"I Feel Like A Peasant": A 15-Year-Old Flipped Out When Her Mom Cut Down Her Monthly Allowance From $5,000 To $1,000, Said She Felt "Abused"
October 12, 2018 18:02 By Fabiosa
What to do if your child doesn’t know the value of money
Teaching your child about money may not be easy, but it’s a necessary thing to do to prepare them for adult life. But how do you do that when your child is a 15-year-old spoiled brat? A Beverly Hills mom, whose teen daughter’s spending got totally out of control, was at her wit’s end and turned to Dr. Phil for help.
Nina Gray is a single mom, and she’s been working 6 days a week to give her daughter the best life she could have. Speaking on The Dr. Phil Show, Nina said her daughter, 15-year-old Nicolette, got used to a lavish lifestyle from a very young age. Since she was a child, Nicolette had her “own credit cards with absolutely no credit limit.”
Nicolette is a fan of expensive designer clothes, bags, and shoes. Speaking on The Dr. Phil Show, the teen willingly admitted she’s a "spoiled brat:"
I know I’m a spoiled brat, but I enjoy the lifestyle!
Nina realized her daughter’s spending was getting totally out of control and cut her allowance down from $5,000 to $1,000 a month. Obviously, Nicolette wasn’t happy about it. She said:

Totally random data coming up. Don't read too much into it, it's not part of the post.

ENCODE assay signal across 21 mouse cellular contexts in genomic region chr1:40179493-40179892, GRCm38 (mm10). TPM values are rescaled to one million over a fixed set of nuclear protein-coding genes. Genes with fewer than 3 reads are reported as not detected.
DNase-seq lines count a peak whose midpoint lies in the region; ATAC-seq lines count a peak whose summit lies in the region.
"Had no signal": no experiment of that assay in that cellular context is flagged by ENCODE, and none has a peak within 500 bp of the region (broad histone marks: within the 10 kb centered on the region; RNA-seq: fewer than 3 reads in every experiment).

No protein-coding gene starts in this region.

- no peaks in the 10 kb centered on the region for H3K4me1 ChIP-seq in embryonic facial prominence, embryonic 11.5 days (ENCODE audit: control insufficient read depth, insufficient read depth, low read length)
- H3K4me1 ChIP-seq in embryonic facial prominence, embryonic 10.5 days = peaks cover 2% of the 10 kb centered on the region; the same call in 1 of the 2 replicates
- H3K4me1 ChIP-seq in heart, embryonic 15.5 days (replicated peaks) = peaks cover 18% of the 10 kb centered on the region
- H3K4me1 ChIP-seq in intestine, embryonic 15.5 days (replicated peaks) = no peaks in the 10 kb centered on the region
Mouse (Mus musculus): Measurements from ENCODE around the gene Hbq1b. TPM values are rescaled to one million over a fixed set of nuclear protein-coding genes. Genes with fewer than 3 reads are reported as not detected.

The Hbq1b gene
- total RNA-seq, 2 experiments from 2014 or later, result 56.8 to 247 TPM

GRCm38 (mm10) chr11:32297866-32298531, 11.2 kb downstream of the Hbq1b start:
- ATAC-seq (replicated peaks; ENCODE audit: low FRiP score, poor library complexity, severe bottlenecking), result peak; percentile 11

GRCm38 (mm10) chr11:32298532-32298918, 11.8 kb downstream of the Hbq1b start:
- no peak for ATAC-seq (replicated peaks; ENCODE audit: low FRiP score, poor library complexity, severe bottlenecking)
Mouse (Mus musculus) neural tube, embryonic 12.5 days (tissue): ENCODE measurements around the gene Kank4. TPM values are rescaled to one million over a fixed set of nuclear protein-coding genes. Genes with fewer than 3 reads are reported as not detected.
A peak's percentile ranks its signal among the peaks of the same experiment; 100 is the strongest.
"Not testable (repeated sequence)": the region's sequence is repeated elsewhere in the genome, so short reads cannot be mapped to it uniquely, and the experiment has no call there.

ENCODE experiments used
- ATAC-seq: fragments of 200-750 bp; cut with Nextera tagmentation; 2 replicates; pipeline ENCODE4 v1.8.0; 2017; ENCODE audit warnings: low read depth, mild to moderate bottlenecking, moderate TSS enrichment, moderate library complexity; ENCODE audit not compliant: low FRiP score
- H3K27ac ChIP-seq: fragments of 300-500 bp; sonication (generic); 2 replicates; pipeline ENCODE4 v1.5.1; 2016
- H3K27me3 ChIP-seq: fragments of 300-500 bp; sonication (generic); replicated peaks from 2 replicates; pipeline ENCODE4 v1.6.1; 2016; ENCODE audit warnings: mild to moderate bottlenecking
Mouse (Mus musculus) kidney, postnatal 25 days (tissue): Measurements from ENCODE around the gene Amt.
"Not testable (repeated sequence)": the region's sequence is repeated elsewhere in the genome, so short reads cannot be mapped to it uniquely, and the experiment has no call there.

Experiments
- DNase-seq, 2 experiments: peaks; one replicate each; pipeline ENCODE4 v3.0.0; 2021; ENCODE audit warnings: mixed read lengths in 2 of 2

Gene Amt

I feel like a peasant.
When my mom refuses to give me money, I make her life a living hell.
During her first appearance on Dr. Phil, the mom said she gave in to her daughter’s wishes out of guilt of “being a single mom, working 6 days a week, not being at home with her.”
When the mom and daughter appeared on the show together, Dr. Phil explained what went wrong in their situation. Nicolette’s self-esteem and self-perception were tied to the luxury items she owns, and that needed to change.
Dr. Phil shared this nugget of wisdom:
Overindulgence is a form of child abuse.
Explaining to Nina that it was not too late to “re-parent” her daughter, Dr. Phil delivered a line that elicited applause from the audience:
Give her more love and less money.
How to teach your child about money
Although it may be difficult to teach a child about the value of money when they are in their teens, it’s not impossible. But to make it easier, it’s best to start when the kids are still young.
Here are a few tips on how to do that:
- Teach your child to differentiate between needs and wants. Do they really need that candy bar right now or is it just a whim? Do they really need a new phone or do they want it just because a friend has recently got one?
- Teach your child how to save up for something big that they want, say, by setting aside part of their pocket money over a period of time to buy the item.
- Teach your child that they can’t have it all and how to prioritize. For a younger child that would be, say, choosing to buy one toy or the other but not both.
- If you have a teenage child, encourage them to get a part-time job or a summer job. That’s how a teen can really learn to value their time and money.
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The earlier you start to educate your child about money, the earlier they will learn to value it and handle it responsibly.